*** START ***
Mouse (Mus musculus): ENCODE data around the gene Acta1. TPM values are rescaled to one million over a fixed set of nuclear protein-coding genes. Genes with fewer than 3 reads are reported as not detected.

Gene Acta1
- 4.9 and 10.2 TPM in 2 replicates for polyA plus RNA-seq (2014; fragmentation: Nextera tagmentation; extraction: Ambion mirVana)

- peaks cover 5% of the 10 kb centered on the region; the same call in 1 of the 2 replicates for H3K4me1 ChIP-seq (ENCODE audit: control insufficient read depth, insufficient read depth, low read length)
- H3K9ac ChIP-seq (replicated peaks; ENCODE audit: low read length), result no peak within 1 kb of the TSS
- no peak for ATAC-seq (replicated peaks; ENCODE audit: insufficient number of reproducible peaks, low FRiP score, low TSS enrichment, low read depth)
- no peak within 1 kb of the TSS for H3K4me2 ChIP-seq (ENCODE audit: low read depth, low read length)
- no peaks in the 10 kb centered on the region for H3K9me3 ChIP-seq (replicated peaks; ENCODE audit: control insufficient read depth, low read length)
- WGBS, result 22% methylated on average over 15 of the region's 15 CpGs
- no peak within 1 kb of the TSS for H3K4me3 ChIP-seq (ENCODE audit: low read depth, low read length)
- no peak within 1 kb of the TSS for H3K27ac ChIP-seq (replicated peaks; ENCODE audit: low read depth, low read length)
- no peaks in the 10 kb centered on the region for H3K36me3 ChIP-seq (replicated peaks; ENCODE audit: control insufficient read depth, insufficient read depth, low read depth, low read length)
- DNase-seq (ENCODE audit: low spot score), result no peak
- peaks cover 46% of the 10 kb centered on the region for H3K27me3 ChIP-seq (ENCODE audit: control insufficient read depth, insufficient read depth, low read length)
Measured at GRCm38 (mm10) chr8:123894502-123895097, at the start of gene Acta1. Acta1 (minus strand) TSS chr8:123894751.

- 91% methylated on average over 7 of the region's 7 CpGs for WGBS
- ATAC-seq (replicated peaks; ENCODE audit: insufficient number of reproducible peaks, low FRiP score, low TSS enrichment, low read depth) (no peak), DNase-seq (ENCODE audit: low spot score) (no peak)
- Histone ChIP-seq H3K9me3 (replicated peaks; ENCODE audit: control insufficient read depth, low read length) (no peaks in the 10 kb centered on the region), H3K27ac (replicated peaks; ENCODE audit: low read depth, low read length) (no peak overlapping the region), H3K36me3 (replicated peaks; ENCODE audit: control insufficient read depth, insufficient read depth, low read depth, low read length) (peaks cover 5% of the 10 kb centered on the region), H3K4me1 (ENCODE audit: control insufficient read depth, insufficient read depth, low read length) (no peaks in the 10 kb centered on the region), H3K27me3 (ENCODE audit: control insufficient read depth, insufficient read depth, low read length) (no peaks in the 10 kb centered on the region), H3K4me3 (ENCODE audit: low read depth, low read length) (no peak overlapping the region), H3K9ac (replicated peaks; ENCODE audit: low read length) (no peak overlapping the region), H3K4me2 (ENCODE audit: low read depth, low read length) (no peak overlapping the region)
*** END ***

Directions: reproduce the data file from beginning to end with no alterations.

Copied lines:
Mouse (Mus musculus): ENCODE data around the gene Acta1. TPM values are rescaled to one million over a fixed set of nuclear protein-coding genes. Genes with fewer than 3 reads are reported as not detected.

Gene Acta1
- 4.9 and 10.2 TPM in 2 replicates for polyA plus RNA-seq (2014; fragmentation: Nextera tagmentation; extraction: Ambion mirVana)

- peaks cover 5% of the 10 kb centered on the region; the same call in 1 of the 2 replicates for H3K4me1 ChIP-seq (ENCODE audit: control insufficient read depth, insufficient read depth, low read length)
- H3K9ac ChIP-seq (replicated peaks; ENCODE audit: low read length), result no peak within 1 kb of the TSS
- no peak for ATAC-seq (replicated peaks; ENCODE audit: insufficient number of reproducible peaks, low FRiP score, low TSS enrichment, low read depth)
- no peak within 1 kb of the TSS for H3K4me2 ChIP-seq (ENCODE audit: low read depth, low read length)
- no peaks in the 10 kb centered on the region for H3K9me3 ChIP-seq (replicated peaks; ENCODE audit: control insufficient read depth, low read length)
- WGBS, result 22% methylated on average over 15 of the region's 15 CpGs
- no peak within 1 kb of the TSS for H3K4me3 ChIP-seq (ENCODE audit: low read depth, low read length)
- no peak within 1 kb of the TSS for H3K27ac ChIP-seq (replicated peaks; ENCODE audit: low read depth, low read length)
- no peaks in the 10 kb centered on the region for H3K36me3 ChIP-seq (replicated peaks; ENCODE audit: control insufficient read depth, insufficient read depth, low read depth, low read length)
- DNase-seq (ENCODE audit: low spot score), result no peak
- peaks cover 46% of the 10 kb centered on the region for H3K27me3 ChIP-seq (ENCODE audit: control insufficient read depth, insufficient read depth, low read length)
Measured at GRCm38 (mm10) chr8:123894502-123895097, at the start of gene Acta1. Acta1 (minus strand) TSS chr8:123894751.

- 91% methylated on average over 7 of the region's 7 CpGs for WGBS
- ATAC-seq (replicated peaks; ENCODE audit: insufficient number of reproducible peaks, low FRiP score, low TSS enrichment, low read depth) (no peak), DNase-seq (ENCODE audit: low spot score) (no peak)
- Histone ChIP-seq H3K9me3 (replicated peaks; ENCODE audit: control insufficient read depth, low read length) (no peaks in the 10 kb centered on the region), H3K27ac (replicated peaks; ENCODE audit: low read depth, low read length) (no peak overlapping the region), H3K36me3 (replicated peaks; ENCODE audit: control insufficient read depth, insufficient read depth, low read depth, low read length) (peaks cover 5% of the 10 kb centered on the region), H3K4me1 (ENCODE audit: control insufficient read depth, insufficient read depth, low read length) (no peaks in the 10 kb centered on the region), H3K27me3 (ENCODE audit: control insufficient read depth, insufficient read depth, low read length) (no peaks in the 10 kb centered on the region), H3K4me3 (ENCODE audit: low read depth, low read length) (no peak overlapping the region), H3K9ac (replicated peaks; ENCODE audit: low read length) (no peak overlapping the region), H3K4me2 (ENCODE audit: low read depth, low read length) (no peak overlapping the region)